The Indian Space Research Organisation (ISRO) is the space agency of the Government of India headquartered in the city of Bangalore. Its vision is to “harness space technology for national development while pursuing space science research and planetary exploration.”
Know your Scientist
Subrahmanyan Chandrasekhar (19 October 1910 – 21 August 1995) was an Indian American astrophysicist who spent his professional life in the United States. He was awarded the 1983 Nobel Prize for Physics with William A Fowler. His mathematical treatment of stellar evolution yielded many of the best current theoretical models of the later evolutionary stages of massive stars and black holes. The Chandrasekhar limit is named after him. Chandrasekhar worked on a wide variety of physical problems in his lifetime.
Formed in 1969, ISRO superseded the erstwhile Indian National Committee for Space Research (INCOSPAR) established in 1962 by the Scientist Vikram Sarabhai. The establishment of ISRO thus institutionalized space activities in India. It is managed by the Department of Space, which reports to the Prime Minister of India.
ISRO built India’s first satellite, Aryabhatta, which was launched by the Soviet Union on 19 April 1975. It was named after the Indian astronomer Aryabhata. In 1980, Rohini became the first satellite to be placed in orbit by an Indian-made launch vehicle, SLV-3. ISRO subsequently developed two other rockets: the Polar Satellite Launch Vehicle (PSLV) for launching satellites into polar orbits and the Geosynchronous Satellite Launch Vehicle (GSLV) for placing satellites into geostationary orbits. These rockets have launched numerous communication satellites and earth observation satellites. Satellite navigation systems like GAGAN and IRNSS have been deployed. In January 2014, ISRO used an indigenous cryogenic engine in a GSLV-D5 launch of the GSAT-14.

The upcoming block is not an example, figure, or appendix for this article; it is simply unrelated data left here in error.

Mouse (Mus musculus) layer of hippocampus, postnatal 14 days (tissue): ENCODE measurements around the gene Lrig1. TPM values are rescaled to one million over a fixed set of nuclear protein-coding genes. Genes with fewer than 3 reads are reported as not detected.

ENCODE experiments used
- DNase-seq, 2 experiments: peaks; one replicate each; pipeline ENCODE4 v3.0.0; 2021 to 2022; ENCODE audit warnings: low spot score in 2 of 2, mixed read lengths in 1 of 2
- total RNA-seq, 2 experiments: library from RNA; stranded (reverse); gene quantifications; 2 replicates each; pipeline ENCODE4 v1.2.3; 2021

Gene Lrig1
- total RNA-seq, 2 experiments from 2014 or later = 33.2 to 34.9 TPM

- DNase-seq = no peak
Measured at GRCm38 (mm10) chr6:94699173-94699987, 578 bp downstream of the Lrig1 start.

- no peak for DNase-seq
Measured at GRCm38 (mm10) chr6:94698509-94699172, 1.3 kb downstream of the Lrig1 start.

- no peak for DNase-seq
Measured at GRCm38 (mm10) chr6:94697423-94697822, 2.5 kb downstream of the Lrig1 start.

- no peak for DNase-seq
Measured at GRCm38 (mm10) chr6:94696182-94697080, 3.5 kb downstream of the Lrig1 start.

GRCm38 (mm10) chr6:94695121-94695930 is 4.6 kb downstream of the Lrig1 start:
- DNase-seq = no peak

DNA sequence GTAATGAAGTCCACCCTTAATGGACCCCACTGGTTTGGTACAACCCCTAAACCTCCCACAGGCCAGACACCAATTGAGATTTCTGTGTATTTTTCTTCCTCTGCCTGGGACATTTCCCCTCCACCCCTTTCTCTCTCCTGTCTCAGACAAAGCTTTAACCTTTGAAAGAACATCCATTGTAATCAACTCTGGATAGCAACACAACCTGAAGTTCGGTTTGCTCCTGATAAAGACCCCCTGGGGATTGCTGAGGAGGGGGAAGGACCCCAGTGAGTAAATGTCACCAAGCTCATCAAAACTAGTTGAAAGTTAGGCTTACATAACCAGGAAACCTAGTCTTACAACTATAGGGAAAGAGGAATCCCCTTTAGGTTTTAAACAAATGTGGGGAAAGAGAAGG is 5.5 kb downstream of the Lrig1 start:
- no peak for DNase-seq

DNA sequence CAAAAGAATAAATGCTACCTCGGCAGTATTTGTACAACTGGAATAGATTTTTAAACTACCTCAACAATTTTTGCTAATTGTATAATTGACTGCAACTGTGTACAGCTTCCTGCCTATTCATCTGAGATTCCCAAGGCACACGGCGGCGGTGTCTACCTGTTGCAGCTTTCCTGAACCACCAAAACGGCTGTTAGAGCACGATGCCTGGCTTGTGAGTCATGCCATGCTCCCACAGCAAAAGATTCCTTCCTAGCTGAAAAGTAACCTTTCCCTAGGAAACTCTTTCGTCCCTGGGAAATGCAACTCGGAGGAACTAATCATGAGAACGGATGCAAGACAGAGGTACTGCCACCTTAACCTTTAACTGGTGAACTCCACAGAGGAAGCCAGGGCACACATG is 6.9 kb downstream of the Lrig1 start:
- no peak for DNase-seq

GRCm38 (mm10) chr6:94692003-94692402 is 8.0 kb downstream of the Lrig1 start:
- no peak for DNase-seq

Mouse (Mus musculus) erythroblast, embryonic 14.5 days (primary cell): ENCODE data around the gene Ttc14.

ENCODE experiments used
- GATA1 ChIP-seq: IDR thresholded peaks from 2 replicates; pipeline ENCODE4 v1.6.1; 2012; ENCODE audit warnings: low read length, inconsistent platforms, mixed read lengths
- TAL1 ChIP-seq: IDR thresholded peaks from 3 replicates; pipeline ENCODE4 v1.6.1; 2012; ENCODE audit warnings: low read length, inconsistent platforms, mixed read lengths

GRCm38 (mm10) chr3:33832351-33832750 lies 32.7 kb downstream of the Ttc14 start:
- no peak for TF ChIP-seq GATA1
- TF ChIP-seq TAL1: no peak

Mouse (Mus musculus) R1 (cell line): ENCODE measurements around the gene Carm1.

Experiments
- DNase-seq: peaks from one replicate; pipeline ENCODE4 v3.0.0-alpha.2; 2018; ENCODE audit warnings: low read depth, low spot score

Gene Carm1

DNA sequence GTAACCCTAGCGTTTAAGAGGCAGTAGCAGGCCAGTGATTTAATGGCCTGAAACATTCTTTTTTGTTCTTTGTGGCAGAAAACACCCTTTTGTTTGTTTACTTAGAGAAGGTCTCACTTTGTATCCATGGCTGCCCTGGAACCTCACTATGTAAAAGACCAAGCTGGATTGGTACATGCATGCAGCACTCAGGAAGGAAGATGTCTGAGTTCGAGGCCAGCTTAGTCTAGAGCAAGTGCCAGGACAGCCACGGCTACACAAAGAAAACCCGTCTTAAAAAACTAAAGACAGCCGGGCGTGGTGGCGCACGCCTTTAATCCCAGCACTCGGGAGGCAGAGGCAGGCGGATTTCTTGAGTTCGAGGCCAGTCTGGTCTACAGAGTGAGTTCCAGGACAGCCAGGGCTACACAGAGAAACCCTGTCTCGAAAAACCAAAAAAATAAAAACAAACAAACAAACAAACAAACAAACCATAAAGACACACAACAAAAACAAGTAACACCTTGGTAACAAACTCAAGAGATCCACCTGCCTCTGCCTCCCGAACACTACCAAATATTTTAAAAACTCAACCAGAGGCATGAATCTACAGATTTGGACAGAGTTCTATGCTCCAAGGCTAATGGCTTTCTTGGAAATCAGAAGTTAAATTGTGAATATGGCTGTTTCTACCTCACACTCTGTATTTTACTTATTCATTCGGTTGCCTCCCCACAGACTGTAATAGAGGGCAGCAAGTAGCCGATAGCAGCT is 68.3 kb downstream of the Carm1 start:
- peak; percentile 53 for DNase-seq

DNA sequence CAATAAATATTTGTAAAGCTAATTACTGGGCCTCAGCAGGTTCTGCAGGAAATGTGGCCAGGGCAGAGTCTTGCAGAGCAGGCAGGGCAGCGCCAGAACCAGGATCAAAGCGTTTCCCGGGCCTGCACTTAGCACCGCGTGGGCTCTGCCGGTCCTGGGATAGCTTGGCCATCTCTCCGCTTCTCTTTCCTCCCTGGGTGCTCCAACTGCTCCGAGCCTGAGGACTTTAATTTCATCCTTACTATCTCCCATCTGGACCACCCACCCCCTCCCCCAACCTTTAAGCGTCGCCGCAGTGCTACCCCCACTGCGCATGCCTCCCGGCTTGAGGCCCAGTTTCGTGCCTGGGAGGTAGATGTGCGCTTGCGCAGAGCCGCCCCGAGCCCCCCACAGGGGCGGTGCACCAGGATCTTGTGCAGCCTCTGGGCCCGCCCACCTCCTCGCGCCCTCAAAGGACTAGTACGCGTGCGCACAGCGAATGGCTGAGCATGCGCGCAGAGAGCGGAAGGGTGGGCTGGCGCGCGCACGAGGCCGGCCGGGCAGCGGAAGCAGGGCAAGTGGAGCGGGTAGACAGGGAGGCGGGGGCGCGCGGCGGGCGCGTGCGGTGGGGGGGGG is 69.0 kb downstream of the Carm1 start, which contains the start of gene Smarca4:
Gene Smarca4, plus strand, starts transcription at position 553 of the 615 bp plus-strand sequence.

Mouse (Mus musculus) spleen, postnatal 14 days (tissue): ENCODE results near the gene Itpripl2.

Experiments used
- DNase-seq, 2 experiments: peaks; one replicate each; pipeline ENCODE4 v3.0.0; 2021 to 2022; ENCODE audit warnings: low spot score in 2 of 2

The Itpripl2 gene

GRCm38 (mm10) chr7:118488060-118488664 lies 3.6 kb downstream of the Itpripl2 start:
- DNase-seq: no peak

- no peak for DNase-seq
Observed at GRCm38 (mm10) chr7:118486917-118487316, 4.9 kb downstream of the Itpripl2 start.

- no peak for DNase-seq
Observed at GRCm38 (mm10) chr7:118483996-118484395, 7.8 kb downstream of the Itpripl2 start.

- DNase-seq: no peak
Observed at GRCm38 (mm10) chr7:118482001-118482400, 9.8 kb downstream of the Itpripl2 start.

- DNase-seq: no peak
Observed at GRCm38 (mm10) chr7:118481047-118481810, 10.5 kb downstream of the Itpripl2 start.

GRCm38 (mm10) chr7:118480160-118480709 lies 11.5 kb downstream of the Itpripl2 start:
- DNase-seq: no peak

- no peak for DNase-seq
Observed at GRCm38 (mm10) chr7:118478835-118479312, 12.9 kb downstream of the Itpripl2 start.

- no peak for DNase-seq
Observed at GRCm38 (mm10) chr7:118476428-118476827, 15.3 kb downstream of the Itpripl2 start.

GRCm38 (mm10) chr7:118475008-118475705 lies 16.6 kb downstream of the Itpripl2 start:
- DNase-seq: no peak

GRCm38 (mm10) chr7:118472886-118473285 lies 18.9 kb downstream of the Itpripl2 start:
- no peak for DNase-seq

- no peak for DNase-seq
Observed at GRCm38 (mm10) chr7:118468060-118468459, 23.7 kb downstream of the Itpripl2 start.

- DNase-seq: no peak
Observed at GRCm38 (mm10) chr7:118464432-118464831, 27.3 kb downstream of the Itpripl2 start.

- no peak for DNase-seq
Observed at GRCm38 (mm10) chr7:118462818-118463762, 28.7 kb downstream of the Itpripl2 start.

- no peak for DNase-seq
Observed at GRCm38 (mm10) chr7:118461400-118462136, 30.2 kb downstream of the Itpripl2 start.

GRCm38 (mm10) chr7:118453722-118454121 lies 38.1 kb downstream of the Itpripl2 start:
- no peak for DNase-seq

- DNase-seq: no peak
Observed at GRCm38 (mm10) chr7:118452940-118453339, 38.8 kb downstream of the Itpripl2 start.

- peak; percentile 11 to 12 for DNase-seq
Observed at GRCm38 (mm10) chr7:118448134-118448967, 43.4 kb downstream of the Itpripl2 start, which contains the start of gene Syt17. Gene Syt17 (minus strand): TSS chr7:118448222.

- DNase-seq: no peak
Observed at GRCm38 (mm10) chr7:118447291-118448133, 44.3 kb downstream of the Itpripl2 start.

ISRO sent a lunar orbiter, Chandrayan -1, on 22 October 2008 and a Mars orbiter, Mars Orbiter Mission, on 5 November 2013, which entered Mars orbit on 24 September 2014, making India the first nation to succeed on its first attempt to Mars, and ISRO the fourth space agency in the world as well as the first space agency in Asia to reach Mars orbit. On 18 June 2016 ISRO set a record with a launch of 20 satellites in a single payload. On 15 February 2017, ISRO launched 104 satellites in a single rocket (PSLV-C37) and created a world record. ISRO launched its heaviest rocket, Geosynchronous Satellite Launch Vehicle-Mark III (GSLV-Mk III), on 5 June 2017 and placed a communications satellite GSAT-19 in orbit. With this launch, ISRO became capable of launching 4 ton heavy satellites.
ISRO launched Chandran 2 on July 22, 2019, Geosynchronous Satellite Launch Vehicle (GSLV-Mk III). It entered the Moon’s orbit on August 20, 2019 and its lander landed on the Moon on September 7.
In 1989, Galileo Galilei was memorialized with the launch of a Jupiter-bound space probe bearing his name. During its 14-year voyage, the Galileo space probe and its detachable mini-probe, visited Venus, the asteroid Gaspra, observed the impact of Comet Shoemaker-Levy 9 on Jupiter, Europa, Callisto, IO, and Amalthea.
In order to avoid the possible contamination of one of Jupiter’s moons, the Galileo space probe was purposely crashed into Jupiter at the end of its mission in September 2003.